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 Predicting the Future with Models

Atmospheric and Aerosol Models

Aerosol Monitoring Research Group works with other organizations builds systems to assimilate satellite data to aerosol transport models and open both the satellite data and the model results online.

URL https://www.eorc.jaxa.jp/ptree/aerosol_model/index.html


▲Aerosol optical thickness, 02:00 UTC, April 5, 2019. Upper left and upper right panels show the aerosol optical thickness estimated by Himawari-8 observation data and aerosol transport model, respectively. Lower left and lower right panels are contribution of the dust aerosol and the sulfuric-acid aerosol to the total optical thickness estimated by the model, respectively.
(The model results are provided by the Meteorological Research Institute.)


Ocean Modeling

Ocean observation by satellites has both benefits and drawbacks. Major advantage is their capability to observe global area homogeneously. However, satellites cannot capture information from below the ocean surface, so they cannot track daily changing positions of ocean currents, such as the Kuroshio current that flows past Japan. To address this issue, EORC is collaborating with the ocean model community to assimilate satellite sea surface temperature (SST), obtained from GCOM-W and Himawari, into ocean model with 3-km spatial resolution. In this way, we are able to produce accurate ocean analysis and forecast data without gaps via internet in operational-basis.

URL https://www.eorc.jaxa.jp/ptree/ocean_model/index.html


▲Observation of SST by Himawari at 9:00AM, May 5, 2019 JST (left); Forecast of SST by model with satellite data assimilation (center); Forecast of water temperature at depth of 100m by model (right). By coordinating satellite observations with ocean models, it is possible to estimate and forecast ocean information of underwater and regions where satellites cannot observe.
(Images produced by: JAXA/JAMSTEC)


Terrestrial Modeling

How does water circulate on Earth?
Under a joint partnership with the University of Tokyo, JAXA develops and operates Today’s Earth, a system that calculates and visualizes water circulation on land based on meteorological data gleaned from satellite observation. Our goal is to find out integrated answers to questions about the Earth’s hydrology by analyzing the information the system provides about water resources, such as the flow volumes of rivers. The data are calculated using a global lattice of squares 50km wide plus a higher-resolution grid in Japan of squares 1km wide. The information is published with risk indices included.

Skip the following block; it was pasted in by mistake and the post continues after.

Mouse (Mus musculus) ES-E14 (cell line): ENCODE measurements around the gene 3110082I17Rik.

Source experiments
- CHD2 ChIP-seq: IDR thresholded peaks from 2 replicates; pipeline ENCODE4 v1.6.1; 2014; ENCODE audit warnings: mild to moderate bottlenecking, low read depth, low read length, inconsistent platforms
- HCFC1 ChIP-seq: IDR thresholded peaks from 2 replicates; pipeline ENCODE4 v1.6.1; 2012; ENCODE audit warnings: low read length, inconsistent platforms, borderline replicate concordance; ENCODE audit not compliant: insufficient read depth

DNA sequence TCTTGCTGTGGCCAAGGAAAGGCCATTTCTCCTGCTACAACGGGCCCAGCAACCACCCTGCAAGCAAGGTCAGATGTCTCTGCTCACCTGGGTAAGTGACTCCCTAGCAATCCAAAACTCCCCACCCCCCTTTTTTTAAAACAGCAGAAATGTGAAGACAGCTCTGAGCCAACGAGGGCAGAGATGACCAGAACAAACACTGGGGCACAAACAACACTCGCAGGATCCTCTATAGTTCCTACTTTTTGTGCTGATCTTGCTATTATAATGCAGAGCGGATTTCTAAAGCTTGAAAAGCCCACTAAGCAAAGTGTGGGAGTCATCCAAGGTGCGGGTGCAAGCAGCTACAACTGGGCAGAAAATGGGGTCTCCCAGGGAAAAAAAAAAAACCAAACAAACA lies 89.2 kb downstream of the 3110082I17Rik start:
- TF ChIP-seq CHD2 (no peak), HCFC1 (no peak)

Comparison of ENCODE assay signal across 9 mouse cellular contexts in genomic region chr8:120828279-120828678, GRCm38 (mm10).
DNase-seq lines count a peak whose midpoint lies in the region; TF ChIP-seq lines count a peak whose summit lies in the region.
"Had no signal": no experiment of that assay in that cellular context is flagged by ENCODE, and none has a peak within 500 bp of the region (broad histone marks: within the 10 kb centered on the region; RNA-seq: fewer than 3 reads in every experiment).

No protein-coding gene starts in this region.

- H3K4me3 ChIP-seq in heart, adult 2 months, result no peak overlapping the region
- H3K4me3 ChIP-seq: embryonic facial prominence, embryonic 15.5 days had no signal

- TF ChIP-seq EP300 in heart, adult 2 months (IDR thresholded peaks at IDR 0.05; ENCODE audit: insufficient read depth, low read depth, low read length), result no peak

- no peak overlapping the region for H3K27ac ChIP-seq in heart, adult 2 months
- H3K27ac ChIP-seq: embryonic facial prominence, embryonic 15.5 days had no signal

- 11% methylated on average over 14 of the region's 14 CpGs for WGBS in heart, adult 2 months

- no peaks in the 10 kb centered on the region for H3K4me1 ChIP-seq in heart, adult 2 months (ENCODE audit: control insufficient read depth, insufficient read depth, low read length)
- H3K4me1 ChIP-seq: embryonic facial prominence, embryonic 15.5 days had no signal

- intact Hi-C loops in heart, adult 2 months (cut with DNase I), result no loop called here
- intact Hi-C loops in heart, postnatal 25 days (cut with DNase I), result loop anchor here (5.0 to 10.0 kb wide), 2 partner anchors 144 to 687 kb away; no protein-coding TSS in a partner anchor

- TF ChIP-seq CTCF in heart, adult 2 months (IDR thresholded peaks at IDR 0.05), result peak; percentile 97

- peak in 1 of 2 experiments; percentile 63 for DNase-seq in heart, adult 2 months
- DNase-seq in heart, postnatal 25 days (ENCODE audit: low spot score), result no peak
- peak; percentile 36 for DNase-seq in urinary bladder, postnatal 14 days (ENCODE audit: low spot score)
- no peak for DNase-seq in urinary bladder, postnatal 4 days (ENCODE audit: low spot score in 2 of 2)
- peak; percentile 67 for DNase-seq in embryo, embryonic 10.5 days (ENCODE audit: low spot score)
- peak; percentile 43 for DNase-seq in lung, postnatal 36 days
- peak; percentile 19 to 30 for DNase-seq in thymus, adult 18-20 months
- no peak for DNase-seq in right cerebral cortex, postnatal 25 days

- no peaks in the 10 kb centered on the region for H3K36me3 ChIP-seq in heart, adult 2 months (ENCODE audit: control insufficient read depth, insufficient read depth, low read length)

▲Today’s Earth portal site:
https://www.eorc.jaxa.jp/water/


Climate Modeling

When using numerical weather/climate models to represent forecasts and climate projections, processes of clouds and precipitation in particular introduce numerous uncertainties. These numerical models of weather and climate require continuous testing and evaluating by data from Earth observation satellites. For this purpose, EORC incorporates a satellite-data simulator, named as "Joint-Simulator", as a software required for advanced uses of Earth observation satellites. EORC also conducts research that assimilates data from Earth observation satellites, "NEXRA (NICAM-LETKF JAXA Research Analysis)".


▲Simulation results using NICAM (Nonhydrostatic ICosahedral Atmospheric Model) performed using JAXA's super computer (JSS2). A figure shows surface precipitation and column water vapor at 16:00 UTC, July 13, 2017.


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